The new Q4 e-Tron and Ioniq 5 offer high quality and progressive design

22 July 2021

Andreas Geilenbruegge, head of valuations and insights at Schwacke (part of Autovista Group), considers the latest launches from Audi and Hyundai.

After the big all-electric e-Tron and the e-Tron GT sports coupé, Audi is launching a modular-electric platform (MEB) derivative aimed at a larger target group. The Q4 e-Tron rejoins the standard nomenclature and is positioned between the Q3 and Q5 in terms of size. In line with the design strategy, there is a Sportback version, with an even more coupé-like rear end and slightly different driving dynamics. The competing Mercedes EQA/EQB pair, on the other hand, offers more differentiation with a longer wheelbase, an optional third row of seats, and a significantly different appearance.

Like the Volkswagen ID.4, with which it shares a platform and size, the Audi is built in Zwickau. However, it is different for the third model in the group. The Skoda Enyaq comes from the Czech parent plant and allegedly benefits from cheaper production costs there. It offers rear-wheel drive and all-wheel drive versions with up to 220kW maximum output. Charging times and range are on a solid level, as expected, but lag somewhat behind the current technical possibilities of a Tesla Model Y or Hyundai Ioniq 5.

The new car shows its strengths in its interior. Materials outside the normal range of sight and touch are slightly inferior to the B grade. Nevertheless, the Audi clearly stands out from its peers and justifies the premium claim. Compared to the Q3, it adds a touch of modernity, not to mention the rather grey interior of the current Q5, despite its facelift. The price list also looks somewhat tidier.

A whole range of options are available, but many of them are bundled in well-combined packages or in obligatory combinations. On the other hand, there are still hardly any of the expected functions on demand. And as in the e-Tron GT, buttons are back.

Climate functions and seat heating are operated via a high-quality switch panel in the centre console, but this does not affect the experience. So, if the Enyaq and ID.4 seem too mainstream and the customer wants a touch of luxury,as well as the higher government incentive with the two lower-priced engine options, Audi offers the right high-quality status-symbol vehicle, suggests Geilenbruegge.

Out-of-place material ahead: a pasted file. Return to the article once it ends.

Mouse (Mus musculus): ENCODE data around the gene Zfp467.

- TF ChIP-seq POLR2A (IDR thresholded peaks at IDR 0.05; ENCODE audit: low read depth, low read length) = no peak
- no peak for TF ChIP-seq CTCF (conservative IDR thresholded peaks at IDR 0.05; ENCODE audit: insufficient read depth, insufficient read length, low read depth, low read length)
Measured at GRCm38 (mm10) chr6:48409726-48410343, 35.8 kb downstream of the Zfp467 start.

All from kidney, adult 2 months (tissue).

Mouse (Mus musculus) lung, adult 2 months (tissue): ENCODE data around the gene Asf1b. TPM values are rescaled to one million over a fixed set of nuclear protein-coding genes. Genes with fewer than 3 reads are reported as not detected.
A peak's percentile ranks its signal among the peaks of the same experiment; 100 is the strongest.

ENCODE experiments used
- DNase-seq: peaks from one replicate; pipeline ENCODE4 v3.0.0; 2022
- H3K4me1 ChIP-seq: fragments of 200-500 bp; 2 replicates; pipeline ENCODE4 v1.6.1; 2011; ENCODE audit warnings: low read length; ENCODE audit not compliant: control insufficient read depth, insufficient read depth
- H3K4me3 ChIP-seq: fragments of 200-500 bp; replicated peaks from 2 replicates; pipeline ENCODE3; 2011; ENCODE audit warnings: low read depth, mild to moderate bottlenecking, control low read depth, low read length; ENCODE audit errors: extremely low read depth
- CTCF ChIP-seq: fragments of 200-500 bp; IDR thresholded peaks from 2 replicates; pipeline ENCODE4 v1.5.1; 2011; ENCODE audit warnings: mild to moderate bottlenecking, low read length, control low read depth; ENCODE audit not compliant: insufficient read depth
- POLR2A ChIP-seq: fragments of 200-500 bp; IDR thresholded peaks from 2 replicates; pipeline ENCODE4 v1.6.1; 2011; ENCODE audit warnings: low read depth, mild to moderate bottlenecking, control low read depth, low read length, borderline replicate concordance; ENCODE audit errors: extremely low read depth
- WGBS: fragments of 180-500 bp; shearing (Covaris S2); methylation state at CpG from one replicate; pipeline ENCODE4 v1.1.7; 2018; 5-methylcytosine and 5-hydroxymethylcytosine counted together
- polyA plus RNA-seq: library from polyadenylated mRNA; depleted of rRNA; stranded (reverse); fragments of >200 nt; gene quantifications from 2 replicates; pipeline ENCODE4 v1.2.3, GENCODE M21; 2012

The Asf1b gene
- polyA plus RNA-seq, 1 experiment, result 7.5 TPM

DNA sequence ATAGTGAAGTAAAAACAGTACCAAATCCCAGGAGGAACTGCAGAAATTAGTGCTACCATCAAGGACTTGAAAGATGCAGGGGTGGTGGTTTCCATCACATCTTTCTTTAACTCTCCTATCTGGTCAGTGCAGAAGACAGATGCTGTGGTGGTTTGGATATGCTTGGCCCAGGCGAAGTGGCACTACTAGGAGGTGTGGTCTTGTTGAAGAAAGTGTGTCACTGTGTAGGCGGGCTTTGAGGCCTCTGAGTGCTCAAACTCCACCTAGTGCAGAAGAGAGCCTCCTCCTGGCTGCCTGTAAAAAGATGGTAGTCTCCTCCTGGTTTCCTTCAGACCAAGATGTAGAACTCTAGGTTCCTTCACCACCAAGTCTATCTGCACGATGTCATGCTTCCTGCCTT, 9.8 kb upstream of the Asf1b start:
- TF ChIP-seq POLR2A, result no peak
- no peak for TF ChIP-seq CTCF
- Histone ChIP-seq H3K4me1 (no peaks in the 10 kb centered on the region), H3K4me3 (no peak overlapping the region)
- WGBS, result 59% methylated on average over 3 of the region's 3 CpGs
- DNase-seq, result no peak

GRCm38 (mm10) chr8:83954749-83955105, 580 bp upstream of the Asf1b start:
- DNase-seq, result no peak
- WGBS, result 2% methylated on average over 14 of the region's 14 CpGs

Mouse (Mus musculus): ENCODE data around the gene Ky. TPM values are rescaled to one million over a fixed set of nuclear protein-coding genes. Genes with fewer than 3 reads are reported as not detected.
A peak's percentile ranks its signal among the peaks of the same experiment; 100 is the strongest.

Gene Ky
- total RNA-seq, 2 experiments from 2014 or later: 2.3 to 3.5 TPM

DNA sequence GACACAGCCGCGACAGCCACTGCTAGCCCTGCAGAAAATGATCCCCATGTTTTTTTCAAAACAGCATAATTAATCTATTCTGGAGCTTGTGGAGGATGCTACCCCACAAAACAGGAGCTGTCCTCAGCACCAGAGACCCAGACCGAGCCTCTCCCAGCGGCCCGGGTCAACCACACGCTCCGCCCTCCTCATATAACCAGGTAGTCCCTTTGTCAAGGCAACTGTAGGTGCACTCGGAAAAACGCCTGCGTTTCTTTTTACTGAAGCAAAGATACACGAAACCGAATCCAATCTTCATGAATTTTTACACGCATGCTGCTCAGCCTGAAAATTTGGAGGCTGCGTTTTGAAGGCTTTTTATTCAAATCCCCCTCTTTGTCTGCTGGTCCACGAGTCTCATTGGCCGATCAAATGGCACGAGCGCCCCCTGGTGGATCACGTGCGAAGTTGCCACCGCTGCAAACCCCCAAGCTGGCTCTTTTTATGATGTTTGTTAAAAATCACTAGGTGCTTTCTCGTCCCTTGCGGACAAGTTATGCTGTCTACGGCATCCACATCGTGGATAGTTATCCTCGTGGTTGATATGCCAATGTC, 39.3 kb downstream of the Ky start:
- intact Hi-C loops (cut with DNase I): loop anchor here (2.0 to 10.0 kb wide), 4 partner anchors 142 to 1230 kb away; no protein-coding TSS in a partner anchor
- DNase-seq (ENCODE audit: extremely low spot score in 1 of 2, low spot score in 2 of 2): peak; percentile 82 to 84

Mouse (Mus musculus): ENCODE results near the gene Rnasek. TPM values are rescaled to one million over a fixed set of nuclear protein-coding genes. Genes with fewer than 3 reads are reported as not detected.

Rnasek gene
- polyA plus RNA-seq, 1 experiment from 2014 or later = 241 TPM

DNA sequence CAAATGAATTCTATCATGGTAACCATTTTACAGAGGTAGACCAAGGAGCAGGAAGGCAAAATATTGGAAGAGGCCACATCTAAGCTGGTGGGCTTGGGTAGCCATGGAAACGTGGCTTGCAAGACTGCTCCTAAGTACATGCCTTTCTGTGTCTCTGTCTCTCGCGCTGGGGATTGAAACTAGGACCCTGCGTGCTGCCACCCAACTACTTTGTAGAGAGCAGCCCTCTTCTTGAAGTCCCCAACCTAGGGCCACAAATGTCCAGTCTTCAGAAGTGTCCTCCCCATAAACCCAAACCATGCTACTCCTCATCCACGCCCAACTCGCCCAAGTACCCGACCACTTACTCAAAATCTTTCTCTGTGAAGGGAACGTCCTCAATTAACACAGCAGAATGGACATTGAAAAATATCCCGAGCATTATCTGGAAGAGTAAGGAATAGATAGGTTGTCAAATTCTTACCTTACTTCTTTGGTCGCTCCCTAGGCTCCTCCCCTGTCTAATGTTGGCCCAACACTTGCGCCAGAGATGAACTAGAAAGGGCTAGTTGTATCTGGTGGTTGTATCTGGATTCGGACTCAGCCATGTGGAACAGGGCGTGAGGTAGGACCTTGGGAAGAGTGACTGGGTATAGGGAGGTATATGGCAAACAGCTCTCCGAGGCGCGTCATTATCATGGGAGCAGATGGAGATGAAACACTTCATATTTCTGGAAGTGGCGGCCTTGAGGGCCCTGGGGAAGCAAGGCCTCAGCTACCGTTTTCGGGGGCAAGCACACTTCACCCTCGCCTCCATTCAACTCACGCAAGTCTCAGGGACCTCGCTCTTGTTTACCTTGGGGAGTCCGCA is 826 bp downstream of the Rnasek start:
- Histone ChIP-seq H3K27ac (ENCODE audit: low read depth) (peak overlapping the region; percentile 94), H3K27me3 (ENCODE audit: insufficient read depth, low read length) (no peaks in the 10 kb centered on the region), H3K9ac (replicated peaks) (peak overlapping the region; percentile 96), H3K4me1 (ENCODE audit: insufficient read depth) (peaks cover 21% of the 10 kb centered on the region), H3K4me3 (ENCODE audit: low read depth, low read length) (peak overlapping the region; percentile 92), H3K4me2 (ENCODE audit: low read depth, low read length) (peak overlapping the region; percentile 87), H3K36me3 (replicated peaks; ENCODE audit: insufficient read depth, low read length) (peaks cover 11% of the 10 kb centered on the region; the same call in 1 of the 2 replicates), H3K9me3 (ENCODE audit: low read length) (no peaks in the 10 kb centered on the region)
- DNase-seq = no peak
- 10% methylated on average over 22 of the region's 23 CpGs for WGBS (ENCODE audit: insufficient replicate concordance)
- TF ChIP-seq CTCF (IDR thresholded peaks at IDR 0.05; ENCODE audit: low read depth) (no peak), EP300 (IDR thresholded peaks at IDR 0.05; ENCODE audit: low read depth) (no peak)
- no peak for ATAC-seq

Forecast value in % June 2021

Footnote: Data represents vehicles aged 36 months and with mileage of 45,000km
Source: Schwacke Gmbh

Ioniq 5 – A big hit

Turning to Hyundai’s Ioniq 5, to understand its dimensions, it is best to stand in front of it, says Geilenbruegge. With a length of more than 4.60m and an impressive three-metre wheelbase, the Korean vehicle outshines the ID.3 by almost 30cm in both categories. It even beats an Audi e-Tron by 7cm in wheelbase.

Of course, the dimensions bring one thing above all: a lavish amount of space in the interior. Legroom is exceptional and the developers also made extensive use of the elimination of the driveshaft tunnel in the front row. The front footwell demonstrates how spacious this area can be, if not tied to a classic-drive concept.

In other respects, too, the developers went all out to bring a whole range of unusual features and give the next ‘Generation E’ a technological edge. That said, the blind-spot camera image projected into the cockpit is almost old hat, as it can be found in other models of the Hyundai/Kia group. But the optional solar roof, or the electrically-operated rear seat are highlights worth mentioning, along with a range of innovative solutions, noted Geilenbruegge.

In addition, the driver’s seat can be optionally adjusted – also electrically – to a reclining position, which, with a fold-out leg rest, is intended to make time spent at charging stations without more comfortable. The engineers also considered the fact that the centre armrest has to be moved into a comfortable position.

Thanks to 800-volt technology, the Ioniq 5 does not have to be plugged in for long to build up the full range of around 485km. At present, however, the ideal scenario of a 350kW charging station, is still the exception. They account for just over 100 of the 17,000 public-charging stations in Germany, which, with a few exceptions, are operated exclusively by Ionity. If one of these is used, the Hyundai can go from 10% to 80% range in less than 18 minutes, according to the technical data.

Geilenbruegge suggests that Hyundai has succeeded in creating an extraordinary state-of-the-art model in terms of progressive design, which should be explained in full to open-minded customers. In addition, Geilenbruegge highlights the base price, which is below the threshold to be eligible for the maximum subsidy, and the offer of ‘packages’ instead of the usual equipment lines, which would have been detrimental to the incentive level. This makes the Ioniq 5 a highly attractive proposition, he says.

Click here to read Autovista Group’s benchmarking of the Audi Q4 e-Tron in France, Spain, and the UK. And look out for our forthcoming interactive launch report on the Hyundai Ioniq 5.